ZURICH/LONDON (Reuters) - Roche got a big boost on Friday when a clinical trial testing its new blood cancer drug Gazyva proved successful, lifting prospects for a medicine that will be pivotal as the Swiss company fights the threat of biosimilar competition.
The win came earlier than expected. Investors had anticipated results of the study in 2017 but Roche was able to prove a clear benefit at the interim stage, implying the drug had a strong effect.
The company is holding back detailed results until an upcoming medical meeting but it said Gazyva proved significantly better than its older drug Rituxan at delaying disease progression in people with previously untreated follicular lymphoma.
Clinical trials with the new drug are important in deciding how well the Swiss drugmaker is placed to fend off cheaper competition from so-called biosimilar copies of Rituxan, which are likely to hit the market in the next couple of years.
Strong results with Gazyva mean Roche can argue that its new drug delivers better results for patients, even if it is more expensive than biosimilars.
Shares in Roche were up 4 percent by 1000 GMT at 263.2 Swiss francs, outperforming a 0.7 percent rise in the European pharma index.
“Gazyva has long been considered as superior to Rituxan,” said ZKB analyst Michael Nawrath in a note. He said follicular lymphoma was a much bigger market than previously untreated chronic lymphocytic leukaemia, for which Gazyva is already approved in more than 70 countries.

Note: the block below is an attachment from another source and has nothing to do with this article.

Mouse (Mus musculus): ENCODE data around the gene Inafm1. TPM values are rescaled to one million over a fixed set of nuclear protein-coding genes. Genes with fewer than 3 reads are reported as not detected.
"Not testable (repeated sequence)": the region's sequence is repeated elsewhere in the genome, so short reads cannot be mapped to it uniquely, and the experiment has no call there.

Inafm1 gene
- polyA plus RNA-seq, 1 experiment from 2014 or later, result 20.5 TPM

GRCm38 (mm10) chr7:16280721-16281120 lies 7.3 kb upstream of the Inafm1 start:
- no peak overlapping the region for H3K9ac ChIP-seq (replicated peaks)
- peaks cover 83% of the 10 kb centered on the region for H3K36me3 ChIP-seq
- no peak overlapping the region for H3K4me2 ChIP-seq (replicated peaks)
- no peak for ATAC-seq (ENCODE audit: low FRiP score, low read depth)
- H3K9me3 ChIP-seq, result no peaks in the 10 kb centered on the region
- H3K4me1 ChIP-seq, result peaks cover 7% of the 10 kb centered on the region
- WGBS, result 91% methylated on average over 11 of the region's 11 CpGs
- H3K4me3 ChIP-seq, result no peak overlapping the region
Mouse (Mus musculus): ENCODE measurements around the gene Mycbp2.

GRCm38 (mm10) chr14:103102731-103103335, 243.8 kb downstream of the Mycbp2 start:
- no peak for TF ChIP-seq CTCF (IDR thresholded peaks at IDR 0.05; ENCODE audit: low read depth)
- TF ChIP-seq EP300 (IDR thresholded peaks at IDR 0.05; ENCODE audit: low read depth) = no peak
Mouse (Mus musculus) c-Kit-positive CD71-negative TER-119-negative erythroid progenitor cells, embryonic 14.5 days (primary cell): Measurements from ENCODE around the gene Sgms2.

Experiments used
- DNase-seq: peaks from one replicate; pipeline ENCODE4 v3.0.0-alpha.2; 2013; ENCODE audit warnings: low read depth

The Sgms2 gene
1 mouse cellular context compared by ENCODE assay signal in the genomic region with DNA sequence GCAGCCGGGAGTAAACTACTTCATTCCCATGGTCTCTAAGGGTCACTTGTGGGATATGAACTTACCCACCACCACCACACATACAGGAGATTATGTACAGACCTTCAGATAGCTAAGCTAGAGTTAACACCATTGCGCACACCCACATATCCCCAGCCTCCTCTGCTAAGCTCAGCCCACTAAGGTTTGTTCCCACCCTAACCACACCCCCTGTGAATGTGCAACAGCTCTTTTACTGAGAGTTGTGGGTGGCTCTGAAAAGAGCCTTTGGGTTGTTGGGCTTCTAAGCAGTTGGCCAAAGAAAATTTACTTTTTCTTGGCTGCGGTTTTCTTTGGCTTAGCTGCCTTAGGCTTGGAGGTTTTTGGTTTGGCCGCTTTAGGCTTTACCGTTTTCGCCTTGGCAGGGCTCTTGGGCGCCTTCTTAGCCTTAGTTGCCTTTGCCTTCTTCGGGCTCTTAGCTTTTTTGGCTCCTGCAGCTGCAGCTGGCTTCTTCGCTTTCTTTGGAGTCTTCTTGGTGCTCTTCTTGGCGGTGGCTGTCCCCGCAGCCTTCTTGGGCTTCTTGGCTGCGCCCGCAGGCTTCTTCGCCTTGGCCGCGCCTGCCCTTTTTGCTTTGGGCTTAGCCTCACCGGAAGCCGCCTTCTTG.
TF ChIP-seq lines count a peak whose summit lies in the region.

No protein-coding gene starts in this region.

“The U.S. approval of Gayzva for previously treated follicular lymphoma (in February) didn’t lead to a breakthrough in sales, but the approval as a first-line treatment will,” said Nawrath who has an “overweight” recommendation on Roche shares.
Vontobel analyst Stefan Schneider, who has a “buy” recommendation on the shares and raised his price target to 330 Swiss francs from 309 francs on the news, said Roche could bring forward the possible launch of the drug for the new use by a year.
“Replacing Rituxan with Gazyva protects Roche’s CD20 franchise revenues from biosimilar erosion,” he said.
Follicular lymphoma is considered incurable and relapse is common. It is estimated that more than 75,000 people are diagnosed with this most common form of non-Hodgkin lymphoma each year worldwide, Roche said.
Investors have long fretted that biosimilars will eventually eat into Roche’s business, which is heavily biased towards biological medicines that have so far been relatively immune to copycat competition.
That competitive landscape is now changing with the arrival of biosimilars, which are approved by regulators as similar enough to do the job, even if they are not 100 percent identical due to different production processes.
Roche is also continuing to study Gazyva in other clinical studies, including a closely watched trial called GOYA, which analysts had expected to produce results ahead of the GALLIUM one that reported on Friday.
Reporting by Silke Koltrowitz and Ben Hirschler; Editing by Susan Fenton